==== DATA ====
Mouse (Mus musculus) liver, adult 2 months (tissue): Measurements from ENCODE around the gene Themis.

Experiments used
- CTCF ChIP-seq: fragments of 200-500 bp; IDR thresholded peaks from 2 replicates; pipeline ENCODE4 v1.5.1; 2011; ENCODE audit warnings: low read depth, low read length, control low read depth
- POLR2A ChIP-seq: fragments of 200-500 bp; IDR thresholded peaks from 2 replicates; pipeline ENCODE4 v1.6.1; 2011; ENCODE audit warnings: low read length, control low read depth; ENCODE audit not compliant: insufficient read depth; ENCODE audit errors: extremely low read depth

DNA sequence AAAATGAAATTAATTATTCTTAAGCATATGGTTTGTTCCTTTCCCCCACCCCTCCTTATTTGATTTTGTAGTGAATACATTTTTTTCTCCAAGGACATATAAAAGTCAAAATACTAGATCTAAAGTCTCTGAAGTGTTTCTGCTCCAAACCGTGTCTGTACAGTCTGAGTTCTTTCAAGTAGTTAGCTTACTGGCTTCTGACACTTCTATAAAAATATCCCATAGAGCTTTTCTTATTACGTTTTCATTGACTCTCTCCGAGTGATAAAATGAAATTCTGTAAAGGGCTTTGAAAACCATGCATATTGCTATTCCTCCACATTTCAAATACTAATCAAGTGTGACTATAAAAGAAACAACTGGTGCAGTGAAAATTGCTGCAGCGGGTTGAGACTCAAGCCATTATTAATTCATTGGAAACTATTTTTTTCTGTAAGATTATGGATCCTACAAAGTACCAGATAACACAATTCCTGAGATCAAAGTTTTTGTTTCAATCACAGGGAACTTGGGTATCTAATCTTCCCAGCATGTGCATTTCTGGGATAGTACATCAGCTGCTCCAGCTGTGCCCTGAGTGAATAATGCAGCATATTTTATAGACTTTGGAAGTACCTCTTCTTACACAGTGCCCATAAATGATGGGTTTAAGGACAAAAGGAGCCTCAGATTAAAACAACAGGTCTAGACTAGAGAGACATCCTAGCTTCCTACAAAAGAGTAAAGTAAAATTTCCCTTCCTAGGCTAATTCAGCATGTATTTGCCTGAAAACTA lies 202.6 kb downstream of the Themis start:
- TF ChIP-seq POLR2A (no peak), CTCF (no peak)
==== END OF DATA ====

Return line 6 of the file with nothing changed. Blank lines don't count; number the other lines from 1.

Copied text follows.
- TF ChIP-seq POLR2A (no peak), CTCF (no peak)